“The Video Artist”: WTV’s “Tempest” (1981) was included in Night Flight’s 3rd Anniversary Special

By on November 9, 2017

Part Two of Night Flight’s Third Anniversary Special — which originally aired on June 9, 1984, and is now streaming with other original full episodes of “Night Flight” over on Night Flight Plus — included our “Salute to Video Art,” covering artists working in the then-new world of video and computer graphics.

In this episode, we featured video art by Nam June Paik, Will Powers, Philip Glass, Michel Jaffrennou & Patrick Bousquet (“Videoflashs”), Laurie Anderson, and Dean Winkler, Tom DeWitt and Vibeke Sorensen’ s Tempest, created in 1981 at EUE Video in NYC (read more about Tempest below), among others.


As Pat Prescott says in her introduction, “Night Flight” was the “only national TV show regularly showing the best and latest in video art.”

Tempest —  which evokes a tempest as seen through the eye of a storm” — was originally included in the first season of The Video Artist, a sixteen-part limited series produced by Night Flight’s founder/creator Stuart S. Shapiro and Eric Trigg of Electronic Arts Intermix [EAI].


Winkler, DeWitt and Sorensen appeared in an interview where they collectively discussed two of their pieces (the other being Voyage).

You can read more about this series in this previous Night Flight blog post about video artist Stephen Beck.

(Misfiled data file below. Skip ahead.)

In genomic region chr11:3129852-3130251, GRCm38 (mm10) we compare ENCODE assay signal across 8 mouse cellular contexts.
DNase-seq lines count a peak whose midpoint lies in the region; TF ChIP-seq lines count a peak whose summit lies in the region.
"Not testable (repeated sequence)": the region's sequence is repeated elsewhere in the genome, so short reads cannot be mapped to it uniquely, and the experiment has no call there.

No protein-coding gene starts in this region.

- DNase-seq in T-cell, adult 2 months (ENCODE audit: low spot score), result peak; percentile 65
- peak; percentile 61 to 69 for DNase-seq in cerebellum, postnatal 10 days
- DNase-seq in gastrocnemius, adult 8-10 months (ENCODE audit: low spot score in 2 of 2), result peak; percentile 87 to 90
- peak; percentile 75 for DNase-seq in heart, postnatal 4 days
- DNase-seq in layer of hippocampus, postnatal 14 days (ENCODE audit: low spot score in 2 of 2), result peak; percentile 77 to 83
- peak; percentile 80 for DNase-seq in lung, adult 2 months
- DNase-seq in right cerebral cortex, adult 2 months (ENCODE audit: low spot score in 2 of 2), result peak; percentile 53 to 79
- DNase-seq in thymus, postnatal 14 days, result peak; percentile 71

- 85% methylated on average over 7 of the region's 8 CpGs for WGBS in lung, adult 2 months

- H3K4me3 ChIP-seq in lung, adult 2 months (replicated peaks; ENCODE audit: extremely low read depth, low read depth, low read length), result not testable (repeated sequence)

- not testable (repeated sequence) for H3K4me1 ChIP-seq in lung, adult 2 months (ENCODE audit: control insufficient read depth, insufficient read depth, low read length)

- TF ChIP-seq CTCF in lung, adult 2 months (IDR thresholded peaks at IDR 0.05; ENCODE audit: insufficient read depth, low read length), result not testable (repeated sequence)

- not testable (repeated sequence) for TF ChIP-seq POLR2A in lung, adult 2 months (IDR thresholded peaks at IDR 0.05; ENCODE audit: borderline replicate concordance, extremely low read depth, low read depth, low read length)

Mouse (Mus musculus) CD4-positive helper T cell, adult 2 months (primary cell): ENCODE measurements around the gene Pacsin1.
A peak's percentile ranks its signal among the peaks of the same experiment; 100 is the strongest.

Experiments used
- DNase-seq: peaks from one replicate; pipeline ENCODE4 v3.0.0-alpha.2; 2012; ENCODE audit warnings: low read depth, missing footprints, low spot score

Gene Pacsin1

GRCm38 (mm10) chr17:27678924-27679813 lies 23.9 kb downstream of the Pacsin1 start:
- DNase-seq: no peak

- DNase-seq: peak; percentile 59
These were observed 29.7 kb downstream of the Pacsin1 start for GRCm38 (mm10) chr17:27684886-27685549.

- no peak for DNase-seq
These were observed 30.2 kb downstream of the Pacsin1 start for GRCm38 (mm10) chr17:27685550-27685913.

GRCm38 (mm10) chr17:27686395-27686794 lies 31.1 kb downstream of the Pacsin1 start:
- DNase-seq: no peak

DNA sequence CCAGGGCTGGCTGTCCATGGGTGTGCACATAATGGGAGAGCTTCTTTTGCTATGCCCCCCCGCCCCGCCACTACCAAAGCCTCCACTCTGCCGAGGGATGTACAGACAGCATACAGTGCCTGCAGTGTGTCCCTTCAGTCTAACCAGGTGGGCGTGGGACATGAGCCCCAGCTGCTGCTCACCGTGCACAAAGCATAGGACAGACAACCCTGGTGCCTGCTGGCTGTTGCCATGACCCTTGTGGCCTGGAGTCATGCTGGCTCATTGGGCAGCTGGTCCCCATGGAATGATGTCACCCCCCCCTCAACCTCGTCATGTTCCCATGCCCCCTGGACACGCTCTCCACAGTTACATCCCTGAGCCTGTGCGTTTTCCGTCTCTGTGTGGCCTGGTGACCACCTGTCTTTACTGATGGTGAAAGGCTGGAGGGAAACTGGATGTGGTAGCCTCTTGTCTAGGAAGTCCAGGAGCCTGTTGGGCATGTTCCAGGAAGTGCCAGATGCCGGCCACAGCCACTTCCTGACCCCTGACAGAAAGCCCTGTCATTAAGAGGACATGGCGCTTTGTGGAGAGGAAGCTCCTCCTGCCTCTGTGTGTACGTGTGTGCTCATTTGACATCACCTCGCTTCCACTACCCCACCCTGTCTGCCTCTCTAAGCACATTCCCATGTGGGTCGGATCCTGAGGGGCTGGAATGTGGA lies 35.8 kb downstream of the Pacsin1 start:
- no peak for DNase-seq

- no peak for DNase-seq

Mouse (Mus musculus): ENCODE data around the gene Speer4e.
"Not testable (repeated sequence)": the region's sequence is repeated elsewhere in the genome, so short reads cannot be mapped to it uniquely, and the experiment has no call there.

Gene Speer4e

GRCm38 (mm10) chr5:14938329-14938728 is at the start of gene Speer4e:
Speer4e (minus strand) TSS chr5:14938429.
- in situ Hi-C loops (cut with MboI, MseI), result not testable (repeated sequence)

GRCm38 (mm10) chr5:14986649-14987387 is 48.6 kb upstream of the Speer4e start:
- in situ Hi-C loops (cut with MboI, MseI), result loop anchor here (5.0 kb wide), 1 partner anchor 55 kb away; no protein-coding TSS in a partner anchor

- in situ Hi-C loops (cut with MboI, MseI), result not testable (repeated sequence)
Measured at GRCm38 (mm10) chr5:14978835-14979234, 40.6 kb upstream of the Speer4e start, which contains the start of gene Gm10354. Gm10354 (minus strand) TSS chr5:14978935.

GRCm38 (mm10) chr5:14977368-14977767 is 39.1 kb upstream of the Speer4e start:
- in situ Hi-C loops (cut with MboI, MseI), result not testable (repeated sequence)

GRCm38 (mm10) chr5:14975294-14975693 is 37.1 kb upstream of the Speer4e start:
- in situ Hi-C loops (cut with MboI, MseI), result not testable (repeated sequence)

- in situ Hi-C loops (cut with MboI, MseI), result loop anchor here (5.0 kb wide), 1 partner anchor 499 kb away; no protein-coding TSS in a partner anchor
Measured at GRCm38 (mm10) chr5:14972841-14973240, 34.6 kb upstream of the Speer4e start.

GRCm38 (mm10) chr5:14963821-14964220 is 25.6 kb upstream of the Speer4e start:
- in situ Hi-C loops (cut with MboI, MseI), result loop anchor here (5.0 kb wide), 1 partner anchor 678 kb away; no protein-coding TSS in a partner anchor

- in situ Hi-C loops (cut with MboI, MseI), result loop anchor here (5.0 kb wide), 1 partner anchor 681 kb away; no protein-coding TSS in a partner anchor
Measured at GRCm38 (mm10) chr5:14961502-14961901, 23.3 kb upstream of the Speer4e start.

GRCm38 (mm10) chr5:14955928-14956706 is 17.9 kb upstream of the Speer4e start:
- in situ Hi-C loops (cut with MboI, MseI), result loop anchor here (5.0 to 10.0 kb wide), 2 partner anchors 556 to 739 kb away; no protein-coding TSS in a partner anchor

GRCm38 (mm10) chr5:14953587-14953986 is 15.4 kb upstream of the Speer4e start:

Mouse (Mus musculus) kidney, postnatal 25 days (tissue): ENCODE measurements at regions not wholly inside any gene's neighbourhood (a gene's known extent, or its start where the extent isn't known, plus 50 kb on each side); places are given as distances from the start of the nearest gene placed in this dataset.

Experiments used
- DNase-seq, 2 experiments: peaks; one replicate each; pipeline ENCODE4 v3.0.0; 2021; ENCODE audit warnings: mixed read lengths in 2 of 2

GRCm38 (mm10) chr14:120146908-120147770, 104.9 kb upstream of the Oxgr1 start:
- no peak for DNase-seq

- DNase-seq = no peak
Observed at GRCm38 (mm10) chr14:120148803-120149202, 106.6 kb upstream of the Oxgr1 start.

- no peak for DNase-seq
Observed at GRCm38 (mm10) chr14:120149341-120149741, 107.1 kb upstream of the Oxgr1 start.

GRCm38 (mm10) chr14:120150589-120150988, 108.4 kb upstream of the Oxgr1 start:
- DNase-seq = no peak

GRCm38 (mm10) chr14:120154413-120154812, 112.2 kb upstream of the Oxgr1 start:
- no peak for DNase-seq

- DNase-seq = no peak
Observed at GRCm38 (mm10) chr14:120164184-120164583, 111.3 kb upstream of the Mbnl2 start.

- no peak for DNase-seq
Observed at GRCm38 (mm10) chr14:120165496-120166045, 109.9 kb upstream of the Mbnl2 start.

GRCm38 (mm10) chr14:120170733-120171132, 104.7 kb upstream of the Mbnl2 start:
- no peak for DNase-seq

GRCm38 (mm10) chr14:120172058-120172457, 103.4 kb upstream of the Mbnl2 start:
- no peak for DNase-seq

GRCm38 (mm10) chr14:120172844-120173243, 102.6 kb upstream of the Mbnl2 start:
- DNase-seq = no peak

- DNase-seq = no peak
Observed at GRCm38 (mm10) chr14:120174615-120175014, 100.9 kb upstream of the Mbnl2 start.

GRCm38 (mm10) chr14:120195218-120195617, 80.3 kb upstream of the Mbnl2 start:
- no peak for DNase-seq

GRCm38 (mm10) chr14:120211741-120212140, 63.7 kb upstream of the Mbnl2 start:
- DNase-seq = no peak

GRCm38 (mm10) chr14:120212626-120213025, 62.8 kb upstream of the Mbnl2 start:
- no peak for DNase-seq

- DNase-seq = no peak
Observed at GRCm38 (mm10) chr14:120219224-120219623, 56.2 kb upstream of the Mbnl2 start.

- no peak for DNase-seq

“Dean Winkler,” Ms. Prescott continues, “is design engineer and artist, and a pioneer in video computer art,” although she’s introducing just one of the three individuals behind Tempest.

Winkler — along with Tom DeWitt and Vibeke Sorenson —  had formed a creative partnership called WTV, representing each of their names: W for Winkler; T for Tom; V for Vibeke.


Tempest — which featured music by Sorensen with Walter Michael — won the Grand Prize at the First International Visual Music Festival, UCLA, 1982.

Read more about Dean Winkler, Tom DeWitt and Vibeke Sorensen below.


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1982 interview with WTV’s Dean Winkler, Tom DeWitt and Vibeke Sorensen conducted by Louise Etra


Design engineer/video artist Dean Winkler began his career by designing hardware to improve linear editing systems, including a unique digital-to-analog converter which was awarded a U. S. patent.

Winkler collaborated with numerous video artists, including Nam June Paik and Phillip Glass, creating a body of video art which is now part of the permanent collections of museums worldwide.

Winkler co-founded, designed, built and operated Post Perfect, a groundbreaking post-production facility in Manhattan  NYC, where he designed and built Mixed Nuts, the first all-digital non-linear audio post-production facility.


Winkler was also the Executive Producer of Crossroads Television and the CTO of Crossroads Films, a bi-coastal production company known for its distinct creative approach, where he oversaw production for broadcast and cable networks.

In 2009, he founded Winkler Consulting Inc. (WCI), who create moving images for television, film and immersive experiences, and provide post-production and visual effects supervision for film and television and an array of engineering services.

Winkler’s work has been recognized with over thirty Emmy, BDA/Promax, Monitor, ACM Siggraph, Telley, and other awards.


Tom DeWitt completed his first film, AtmosFear (1966), at San Francisco State College, where he and fellow student Scott Bartlett also created a unique light show based on film loops, called OffOn (1967).